I haven't yet decided whether to more proactively engage the growing numbers of people who use Google as medium or subject for their artmaking, or to forge ahead alone, buoyed up by the certainty of my own unequaled, Googly aesthetic and conceptual brilliance.
detail of Reconciliation (after @gregorg after thompson after allen [maybe])...
CanvasPeople® probably non-archival inkjet print on canvas
11" x 14"
Signed Edition of 1 (+ infinite unsigned APs), POR
But then Man Bartlett comes up with a sharp, funny project that turns out to relate directly to my lingering anxiety over what I think of, what I make, what I try to get out there, and how well [or not] I do it.
study for Untitled (After Google Art Project, les Demoiselled d'Avignon), 2011
So last year--a year ago today, in fact--my immediate reaction to the launch of the Google Art Project was to zoom in on the blurred out paintings that MoMA hadn't gotten copyright clearance for--including les Demoiselles d'Avignon and several other iconic Picassos--and to suggest they must now be painted as Google had--there's no other word--overpainted them.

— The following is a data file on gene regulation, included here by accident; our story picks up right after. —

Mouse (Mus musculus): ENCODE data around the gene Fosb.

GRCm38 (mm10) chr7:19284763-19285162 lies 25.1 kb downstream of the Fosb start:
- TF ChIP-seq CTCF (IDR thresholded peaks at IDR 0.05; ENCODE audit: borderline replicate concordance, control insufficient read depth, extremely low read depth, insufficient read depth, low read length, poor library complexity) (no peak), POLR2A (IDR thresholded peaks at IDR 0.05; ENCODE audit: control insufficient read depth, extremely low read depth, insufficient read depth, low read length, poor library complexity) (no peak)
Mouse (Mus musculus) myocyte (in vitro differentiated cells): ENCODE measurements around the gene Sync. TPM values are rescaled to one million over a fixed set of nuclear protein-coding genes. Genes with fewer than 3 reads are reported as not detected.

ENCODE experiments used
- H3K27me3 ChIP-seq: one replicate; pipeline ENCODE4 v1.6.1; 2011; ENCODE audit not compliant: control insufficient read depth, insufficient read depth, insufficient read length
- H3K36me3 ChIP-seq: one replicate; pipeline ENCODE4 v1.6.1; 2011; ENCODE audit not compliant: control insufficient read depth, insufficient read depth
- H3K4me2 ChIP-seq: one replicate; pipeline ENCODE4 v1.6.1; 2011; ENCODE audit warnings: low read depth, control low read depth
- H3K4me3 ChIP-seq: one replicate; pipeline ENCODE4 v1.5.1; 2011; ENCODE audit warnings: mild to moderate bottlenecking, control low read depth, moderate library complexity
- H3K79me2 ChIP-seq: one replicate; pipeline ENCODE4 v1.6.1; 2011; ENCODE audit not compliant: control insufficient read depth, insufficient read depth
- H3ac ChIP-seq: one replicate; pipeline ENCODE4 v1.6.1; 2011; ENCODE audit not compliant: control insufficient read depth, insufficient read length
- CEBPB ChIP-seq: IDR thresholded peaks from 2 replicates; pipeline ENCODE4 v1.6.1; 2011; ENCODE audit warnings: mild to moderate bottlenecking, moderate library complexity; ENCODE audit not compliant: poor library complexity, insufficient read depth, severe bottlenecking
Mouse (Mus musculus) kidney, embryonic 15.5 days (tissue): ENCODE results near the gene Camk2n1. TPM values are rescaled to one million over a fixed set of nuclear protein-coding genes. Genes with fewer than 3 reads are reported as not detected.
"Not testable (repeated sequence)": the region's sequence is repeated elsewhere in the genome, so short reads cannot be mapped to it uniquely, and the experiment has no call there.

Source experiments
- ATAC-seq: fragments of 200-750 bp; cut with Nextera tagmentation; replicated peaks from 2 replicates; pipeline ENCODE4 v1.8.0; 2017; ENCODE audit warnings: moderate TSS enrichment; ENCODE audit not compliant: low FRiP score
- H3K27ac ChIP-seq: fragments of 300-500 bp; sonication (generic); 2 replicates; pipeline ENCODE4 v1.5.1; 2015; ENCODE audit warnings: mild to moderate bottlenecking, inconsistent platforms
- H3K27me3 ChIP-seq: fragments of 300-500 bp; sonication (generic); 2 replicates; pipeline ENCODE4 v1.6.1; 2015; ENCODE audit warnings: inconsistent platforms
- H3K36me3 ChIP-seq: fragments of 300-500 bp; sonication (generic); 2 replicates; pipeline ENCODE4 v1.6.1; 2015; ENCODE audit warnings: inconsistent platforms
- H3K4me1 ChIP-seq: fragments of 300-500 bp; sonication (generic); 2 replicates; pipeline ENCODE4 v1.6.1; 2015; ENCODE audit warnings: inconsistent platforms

And then last month, I see that an artist named Phil Thompson had sent screengrabs of the blurred paintings to one of those Chinese painting factories, and has now unveiled the work as his Copyrights project. Which is fine, if not at all how
it should be done I'd do it.
But which nonetheless made me tweet about the twinges of annoyance caused by my no-doubt outmoded sense of authorship and originality:
Which prompted Man to take a screenshot of my blog post, pixel-blur everything but the blurred Google Art Project image, and order a print-on-canvas of it. AND a Chinese painting mill cover version. All of which are for sale, and which are hilarious. Though I will let him reveal the Chinese copy in his own good time. It really is awesome.
Reconciliation (after @gregorg after thompson after...) [manbartlett.tumblr.com]
Previously, painfully related, feb 2011: les Blurmoiselles d'Avignon
nov 2010, because it really does come back to Richter, it seems: Blurmany and the pixelated sublime